Natural particle accelerator found
CERN’s Large Hadron Collider has been gaining distinction as the most powerful particle accelerator created by man, but what about those formed by Mother Nature? At the University of Bath in the United Kingdom, researchers have discovered that during thunderstorms, particle accelerators can be created in thunderclouds. The existence of these natural particle accelerators has been theorized since 1925, but they were only recently detected by the radio waves they emitted.
The earth is constantly bombarded by high-energy particles from space in the form of cosmic rays. These can remove electrons from molecules in the air. Free electrons can then be accelerated upwards when they interact with the electric field from lightning. When many of these electrons accelerate upward, they form a sort of particle beam that traverses many atmospheric layers. The energy from a nuclear power plant would be needed to generate such a beam artificially. Scientists are worried that these electrons may be harmful to orbiting satellites.
Source: Scientific American
Scientists battle genetic disease
By transferring DNA between eggs, researchers have managed to prevent genetic diseases involving mitochondrial DNA. Mitochondria are parts of all cells that create energy for the cell to use.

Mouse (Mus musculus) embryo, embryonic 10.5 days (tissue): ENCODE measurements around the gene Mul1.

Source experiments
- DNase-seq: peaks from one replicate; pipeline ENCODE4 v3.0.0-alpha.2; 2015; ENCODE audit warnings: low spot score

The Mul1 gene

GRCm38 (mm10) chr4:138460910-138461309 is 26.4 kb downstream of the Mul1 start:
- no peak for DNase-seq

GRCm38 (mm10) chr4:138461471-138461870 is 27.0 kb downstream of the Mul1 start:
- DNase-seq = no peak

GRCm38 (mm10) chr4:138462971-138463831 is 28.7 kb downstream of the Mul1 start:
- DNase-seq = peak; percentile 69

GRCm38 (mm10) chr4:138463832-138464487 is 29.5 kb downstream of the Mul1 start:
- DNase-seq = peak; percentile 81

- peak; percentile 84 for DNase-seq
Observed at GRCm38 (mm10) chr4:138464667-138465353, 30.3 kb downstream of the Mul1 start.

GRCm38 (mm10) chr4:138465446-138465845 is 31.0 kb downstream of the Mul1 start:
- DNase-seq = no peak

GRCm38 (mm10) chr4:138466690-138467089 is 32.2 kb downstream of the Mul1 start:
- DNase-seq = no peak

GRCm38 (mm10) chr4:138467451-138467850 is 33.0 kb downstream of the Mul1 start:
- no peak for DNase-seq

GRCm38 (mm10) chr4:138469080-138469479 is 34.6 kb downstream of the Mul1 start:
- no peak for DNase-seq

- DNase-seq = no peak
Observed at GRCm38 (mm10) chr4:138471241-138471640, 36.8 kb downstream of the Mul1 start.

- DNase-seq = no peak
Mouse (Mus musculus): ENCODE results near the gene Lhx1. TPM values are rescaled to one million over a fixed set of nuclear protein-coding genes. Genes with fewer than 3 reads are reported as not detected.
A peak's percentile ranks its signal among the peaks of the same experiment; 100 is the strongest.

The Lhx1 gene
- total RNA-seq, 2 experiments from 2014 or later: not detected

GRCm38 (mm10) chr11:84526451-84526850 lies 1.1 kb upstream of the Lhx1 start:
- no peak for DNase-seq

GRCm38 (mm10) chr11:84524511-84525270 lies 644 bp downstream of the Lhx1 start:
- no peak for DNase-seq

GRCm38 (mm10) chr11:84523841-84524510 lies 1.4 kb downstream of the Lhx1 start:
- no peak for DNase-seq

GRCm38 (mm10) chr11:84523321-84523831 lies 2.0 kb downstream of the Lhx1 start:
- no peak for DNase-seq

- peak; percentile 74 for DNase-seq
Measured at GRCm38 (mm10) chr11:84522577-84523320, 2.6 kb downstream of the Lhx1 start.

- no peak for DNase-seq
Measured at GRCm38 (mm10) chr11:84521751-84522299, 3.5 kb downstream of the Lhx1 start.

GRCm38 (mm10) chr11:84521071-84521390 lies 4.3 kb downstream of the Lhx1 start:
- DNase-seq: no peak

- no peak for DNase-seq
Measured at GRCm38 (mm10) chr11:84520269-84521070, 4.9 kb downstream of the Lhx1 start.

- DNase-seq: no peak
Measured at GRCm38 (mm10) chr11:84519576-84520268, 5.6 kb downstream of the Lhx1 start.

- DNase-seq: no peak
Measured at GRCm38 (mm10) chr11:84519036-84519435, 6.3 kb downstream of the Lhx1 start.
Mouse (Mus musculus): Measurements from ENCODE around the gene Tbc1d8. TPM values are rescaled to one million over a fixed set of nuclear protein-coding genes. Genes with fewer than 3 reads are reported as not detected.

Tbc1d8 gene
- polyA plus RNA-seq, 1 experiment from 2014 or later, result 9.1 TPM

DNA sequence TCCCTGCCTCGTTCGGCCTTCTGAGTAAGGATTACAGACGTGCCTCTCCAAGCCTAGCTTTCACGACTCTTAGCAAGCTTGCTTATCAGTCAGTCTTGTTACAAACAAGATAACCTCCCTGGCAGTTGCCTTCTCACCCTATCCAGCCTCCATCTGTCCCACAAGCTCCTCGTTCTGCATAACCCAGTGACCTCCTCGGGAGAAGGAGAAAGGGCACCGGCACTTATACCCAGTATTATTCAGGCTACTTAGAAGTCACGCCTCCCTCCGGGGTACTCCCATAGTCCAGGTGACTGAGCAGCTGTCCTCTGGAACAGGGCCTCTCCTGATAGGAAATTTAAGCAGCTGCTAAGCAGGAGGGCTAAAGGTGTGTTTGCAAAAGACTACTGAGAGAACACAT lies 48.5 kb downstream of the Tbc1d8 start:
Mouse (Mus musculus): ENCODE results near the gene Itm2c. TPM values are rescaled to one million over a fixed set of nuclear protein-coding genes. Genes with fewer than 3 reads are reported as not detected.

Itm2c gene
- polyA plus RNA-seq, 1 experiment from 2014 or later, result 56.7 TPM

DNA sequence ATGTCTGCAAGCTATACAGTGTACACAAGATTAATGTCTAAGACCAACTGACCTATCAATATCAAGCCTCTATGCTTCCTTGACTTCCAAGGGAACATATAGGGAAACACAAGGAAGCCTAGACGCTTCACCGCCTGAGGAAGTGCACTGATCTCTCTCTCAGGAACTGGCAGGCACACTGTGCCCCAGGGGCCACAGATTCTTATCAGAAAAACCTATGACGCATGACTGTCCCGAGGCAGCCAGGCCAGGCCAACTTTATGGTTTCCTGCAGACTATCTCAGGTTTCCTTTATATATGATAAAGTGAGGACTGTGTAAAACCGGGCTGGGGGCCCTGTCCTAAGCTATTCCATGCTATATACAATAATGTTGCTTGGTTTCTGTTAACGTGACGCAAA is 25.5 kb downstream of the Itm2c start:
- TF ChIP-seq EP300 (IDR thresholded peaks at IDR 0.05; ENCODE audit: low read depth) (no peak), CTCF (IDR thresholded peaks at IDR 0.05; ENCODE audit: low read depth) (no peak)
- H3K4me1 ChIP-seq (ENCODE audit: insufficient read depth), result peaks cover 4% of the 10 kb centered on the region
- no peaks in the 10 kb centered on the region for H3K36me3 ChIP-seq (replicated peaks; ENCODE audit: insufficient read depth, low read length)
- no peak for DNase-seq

Under the direction of Shoukhrat Mitalipov of the Oregon National Primate Research Center in Beaverton, researchers performed experiments on rhesus monkeys, removing the cell nucleus from one egg and replacing it with the cell nucleus of another egg. By doing so, they did not have to transfer any of the other cellular components between the eggs, which includes mitochondrial DNA.
This discovery can be significant in medical research, since defects in mitochondrial DNA have been linked to diseases such as diabetes. Researchers believe that one out of every 200 births is somehow affected by mitochondrial DNA mutations. Before tests can be performed on humans, ethical concerns and regulations on human egg experimentation must be addressed.
Study reveals how brain multitasks
A French research group has discovered that multitasking causes the brain to split into two halves, with each half focusing on one task. They monitored brain activity in a group of participants who were told to perform a certain task. When only one task was being done, one side of the frontal lobe showed activity. When two tasks were being performed, both sides of the frontal lobe were active.
This may explain why multitasking is a difficult process for the brain, or why performing more than two tasks at a time causes one task to be forgotten. When subjects had to perform more than two tasks, their accuracy decreased. The study may also explain why choosing from a long list of items may cause irrational decisions, because the brain forgets about earlier items as it reads new ones.